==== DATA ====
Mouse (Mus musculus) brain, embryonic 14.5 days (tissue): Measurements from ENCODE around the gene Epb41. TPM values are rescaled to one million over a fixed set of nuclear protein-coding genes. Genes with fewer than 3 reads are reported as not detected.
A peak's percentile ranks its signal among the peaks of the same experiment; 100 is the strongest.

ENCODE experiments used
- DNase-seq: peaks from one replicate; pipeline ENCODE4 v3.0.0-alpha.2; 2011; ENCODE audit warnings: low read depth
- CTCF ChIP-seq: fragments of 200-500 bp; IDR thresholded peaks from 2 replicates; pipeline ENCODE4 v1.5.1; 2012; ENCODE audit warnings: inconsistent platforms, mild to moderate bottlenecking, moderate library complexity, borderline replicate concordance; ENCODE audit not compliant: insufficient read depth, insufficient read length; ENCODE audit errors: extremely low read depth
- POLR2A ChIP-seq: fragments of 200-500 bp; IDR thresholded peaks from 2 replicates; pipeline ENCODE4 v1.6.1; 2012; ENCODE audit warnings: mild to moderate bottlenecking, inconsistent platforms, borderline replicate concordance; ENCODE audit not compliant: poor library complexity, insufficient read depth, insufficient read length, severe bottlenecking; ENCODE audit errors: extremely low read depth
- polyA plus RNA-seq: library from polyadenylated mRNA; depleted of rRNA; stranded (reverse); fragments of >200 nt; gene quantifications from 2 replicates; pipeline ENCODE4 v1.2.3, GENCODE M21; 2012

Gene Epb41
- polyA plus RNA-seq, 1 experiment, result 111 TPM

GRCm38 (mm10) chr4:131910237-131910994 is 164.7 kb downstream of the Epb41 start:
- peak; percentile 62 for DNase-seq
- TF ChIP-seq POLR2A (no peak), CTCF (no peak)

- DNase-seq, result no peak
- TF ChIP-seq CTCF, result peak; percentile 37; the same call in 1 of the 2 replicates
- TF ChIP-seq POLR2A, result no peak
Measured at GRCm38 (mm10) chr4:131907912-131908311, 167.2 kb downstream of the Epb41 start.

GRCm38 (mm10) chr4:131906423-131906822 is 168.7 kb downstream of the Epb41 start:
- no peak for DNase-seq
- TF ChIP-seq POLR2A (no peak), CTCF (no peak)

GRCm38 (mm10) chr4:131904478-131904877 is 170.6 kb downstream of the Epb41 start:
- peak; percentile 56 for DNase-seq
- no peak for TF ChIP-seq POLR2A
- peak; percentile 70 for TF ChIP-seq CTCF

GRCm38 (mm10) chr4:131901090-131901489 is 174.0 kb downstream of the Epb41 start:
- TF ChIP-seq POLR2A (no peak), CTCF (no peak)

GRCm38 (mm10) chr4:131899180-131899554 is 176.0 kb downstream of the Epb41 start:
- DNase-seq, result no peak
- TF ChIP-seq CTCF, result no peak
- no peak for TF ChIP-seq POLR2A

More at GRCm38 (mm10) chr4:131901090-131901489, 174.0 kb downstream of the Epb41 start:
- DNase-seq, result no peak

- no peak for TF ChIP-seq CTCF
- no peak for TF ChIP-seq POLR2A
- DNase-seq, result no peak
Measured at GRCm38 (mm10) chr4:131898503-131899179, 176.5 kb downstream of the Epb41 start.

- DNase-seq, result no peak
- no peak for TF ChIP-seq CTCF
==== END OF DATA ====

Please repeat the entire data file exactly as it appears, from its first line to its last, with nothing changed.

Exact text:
Mouse (Mus musculus) brain, embryonic 14.5 days (tissue): Measurements from ENCODE around the gene Epb41. TPM values are rescaled to one million over a fixed set of nuclear protein-coding genes. Genes with fewer than 3 reads are reported as not detected.
A peak's percentile ranks its signal among the peaks of the same experiment; 100 is the strongest.

ENCODE experiments used
- DNase-seq: peaks from one replicate; pipeline ENCODE4 v3.0.0-alpha.2; 2011; ENCODE audit warnings: low read depth
- CTCF ChIP-seq: fragments of 200-500 bp; IDR thresholded peaks from 2 replicates; pipeline ENCODE4 v1.5.1; 2012; ENCODE audit warnings: inconsistent platforms, mild to moderate bottlenecking, moderate library complexity, borderline replicate concordance; ENCODE audit not compliant: insufficient read depth, insufficient read length; ENCODE audit errors: extremely low read depth
- POLR2A ChIP-seq: fragments of 200-500 bp; IDR thresholded peaks from 2 replicates; pipeline ENCODE4 v1.6.1; 2012; ENCODE audit warnings: mild to moderate bottlenecking, inconsistent platforms, borderline replicate concordance; ENCODE audit not compliant: poor library complexity, insufficient read depth, insufficient read length, severe bottlenecking; ENCODE audit errors: extremely low read depth
- polyA plus RNA-seq: library from polyadenylated mRNA; depleted of rRNA; stranded (reverse); fragments of >200 nt; gene quantifications from 2 replicates; pipeline ENCODE4 v1.2.3, GENCODE M21; 2012

Gene Epb41
- polyA plus RNA-seq, 1 experiment, result 111 TPM

GRCm38 (mm10) chr4:131910237-131910994 is 164.7 kb downstream of the Epb41 start:
- peak; percentile 62 for DNase-seq
- TF ChIP-seq POLR2A (no peak), CTCF (no peak)

- DNase-seq, result no peak
- TF ChIP-seq CTCF, result peak; percentile 37; the same call in 1 of the 2 replicates
- TF ChIP-seq POLR2A, result no peak
Measured at GRCm38 (mm10) chr4:131907912-131908311, 167.2 kb downstream of the Epb41 start.

GRCm38 (mm10) chr4:131906423-131906822 is 168.7 kb downstream of the Epb41 start:
- no peak for DNase-seq
- TF ChIP-seq POLR2A (no peak), CTCF (no peak)

GRCm38 (mm10) chr4:131904478-131904877 is 170.6 kb downstream of the Epb41 start:
- peak; percentile 56 for DNase-seq
- no peak for TF ChIP-seq POLR2A
- peak; percentile 70 for TF ChIP-seq CTCF

GRCm38 (mm10) chr4:131901090-131901489 is 174.0 kb downstream of the Epb41 start:
- TF ChIP-seq POLR2A (no peak), CTCF (no peak)

GRCm38 (mm10) chr4:131899180-131899554 is 176.0 kb downstream of the Epb41 start:
- DNase-seq, result no peak
- TF ChIP-seq CTCF, result no peak
- no peak for TF ChIP-seq POLR2A

More at GRCm38 (mm10) chr4:131901090-131901489, 174.0 kb downstream of the Epb41 start:
- DNase-seq, result no peak

- no peak for TF ChIP-seq CTCF
- no peak for TF ChIP-seq POLR2A
- DNase-seq, result no peak
Measured at GRCm38 (mm10) chr4:131898503-131899179, 176.5 kb downstream of the Epb41 start.

- DNase-seq, result no peak
- no peak for TF ChIP-seq CTCF